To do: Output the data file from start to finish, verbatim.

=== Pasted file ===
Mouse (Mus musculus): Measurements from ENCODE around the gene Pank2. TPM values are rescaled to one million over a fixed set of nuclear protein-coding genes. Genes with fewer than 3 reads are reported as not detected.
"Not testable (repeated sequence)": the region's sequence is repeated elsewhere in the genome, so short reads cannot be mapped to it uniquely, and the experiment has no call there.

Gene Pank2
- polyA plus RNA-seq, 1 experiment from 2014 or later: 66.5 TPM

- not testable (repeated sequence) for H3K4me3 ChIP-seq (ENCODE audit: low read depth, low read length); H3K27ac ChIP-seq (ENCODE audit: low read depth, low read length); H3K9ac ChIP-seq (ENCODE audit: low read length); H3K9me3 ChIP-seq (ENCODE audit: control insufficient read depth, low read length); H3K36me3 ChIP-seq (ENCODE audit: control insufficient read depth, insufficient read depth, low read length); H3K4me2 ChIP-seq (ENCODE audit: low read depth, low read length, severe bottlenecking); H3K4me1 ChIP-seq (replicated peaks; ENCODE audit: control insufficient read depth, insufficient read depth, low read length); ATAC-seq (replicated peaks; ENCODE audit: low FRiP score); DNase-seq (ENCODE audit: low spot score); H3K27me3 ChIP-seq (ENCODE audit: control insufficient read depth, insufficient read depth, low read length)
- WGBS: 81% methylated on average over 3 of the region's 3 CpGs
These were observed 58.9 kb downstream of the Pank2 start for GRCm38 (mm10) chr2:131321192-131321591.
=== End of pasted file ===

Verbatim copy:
Mouse (Mus musculus): Measurements from ENCODE around the gene Pank2. TPM values are rescaled to one million over a fixed set of nuclear protein-coding genes. Genes with fewer than 3 reads are reported as not detected.
"Not testable (repeated sequence)": the region's sequence is repeated elsewhere in the genome, so short reads cannot be mapped to it uniquely, and the experiment has no call there.

Gene Pank2
- polyA plus RNA-seq, 1 experiment from 2014 or later: 66.5 TPM

- not testable (repeated sequence) for H3K4me3 ChIP-seq (ENCODE audit: low read depth, low read length); H3K27ac ChIP-seq (ENCODE audit: low read depth, low read length); H3K9ac ChIP-seq (ENCODE audit: low read length); H3K9me3 ChIP-seq (ENCODE audit: control insufficient read depth, low read length); H3K36me3 ChIP-seq (ENCODE audit: control insufficient read depth, insufficient read depth, low read length); H3K4me2 ChIP-seq (ENCODE audit: low read depth, low read length, severe bottlenecking); H3K4me1 ChIP-seq (replicated peaks; ENCODE audit: control insufficient read depth, insufficient read depth, low read length); ATAC-seq (replicated peaks; ENCODE audit: low FRiP score); DNase-seq (ENCODE audit: low spot score); H3K27me3 ChIP-seq (ENCODE audit: control insufficient read depth, insufficient read depth, low read length)
- WGBS: 81% methylated on average over 3 of the region's 3 CpGs
These were observed 58.9 kb downstream of the Pank2 start for GRCm38 (mm10) chr2:131321192-131321591.